New Trojan targets Linux servers
Antivirus company Doctor Web has released its review of virus activity for June. Trojans remain the main threat but the big news is a new version of the Linux.Sshdkit virus designed to steal passwords from Linux servers. It has undergone a number of changes to make it harder for antivirus analysts to intercept stolen passwords.
This follows the trend that we reported last month of attackers becoming more businesslike in their attacks. Although the number of infected Linux servers is small as yet it's a worrying development.
Windows viruses still top the charts with Trojan.Mods.2, which redirects users to malicious web pages, being the most common accounting for almost 4 percent of infections in the month. There's also been a rise in Trojan encoders, a variant of ransomware, distributed primarily via email.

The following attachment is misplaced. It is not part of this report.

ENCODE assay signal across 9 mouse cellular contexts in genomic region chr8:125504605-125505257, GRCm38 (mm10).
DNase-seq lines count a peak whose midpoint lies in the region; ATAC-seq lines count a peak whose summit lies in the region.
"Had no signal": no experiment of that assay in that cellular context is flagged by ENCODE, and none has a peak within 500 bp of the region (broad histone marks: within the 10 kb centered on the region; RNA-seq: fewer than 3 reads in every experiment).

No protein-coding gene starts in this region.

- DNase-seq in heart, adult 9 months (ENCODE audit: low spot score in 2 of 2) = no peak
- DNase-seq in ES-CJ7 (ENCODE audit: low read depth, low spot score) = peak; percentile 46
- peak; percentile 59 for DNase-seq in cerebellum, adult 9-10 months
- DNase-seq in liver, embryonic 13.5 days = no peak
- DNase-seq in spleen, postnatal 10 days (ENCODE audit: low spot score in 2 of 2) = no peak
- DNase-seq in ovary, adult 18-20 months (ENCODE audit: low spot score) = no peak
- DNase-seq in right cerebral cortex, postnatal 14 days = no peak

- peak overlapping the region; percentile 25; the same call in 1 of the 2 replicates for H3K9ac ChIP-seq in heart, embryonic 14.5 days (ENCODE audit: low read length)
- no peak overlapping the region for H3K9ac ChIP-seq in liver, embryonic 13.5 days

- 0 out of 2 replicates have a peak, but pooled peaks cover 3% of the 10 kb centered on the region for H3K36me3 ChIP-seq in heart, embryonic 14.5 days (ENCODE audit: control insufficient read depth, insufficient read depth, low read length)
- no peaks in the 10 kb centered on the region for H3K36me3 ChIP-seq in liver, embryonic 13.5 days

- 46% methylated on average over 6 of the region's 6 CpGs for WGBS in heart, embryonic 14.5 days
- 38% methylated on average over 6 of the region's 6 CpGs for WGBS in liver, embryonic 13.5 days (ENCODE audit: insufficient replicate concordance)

Mobile threats remain common too, again aimed at stealing information for financial gain or duping users into making use of premium rate SMS services. Many of these target specific regions, Android.Tempur.1.origin for example is aimed at users in South Korea and is one of the most prominent threats of its kind.
You can read the full report and more details of specific threats on the Doctor Web site.
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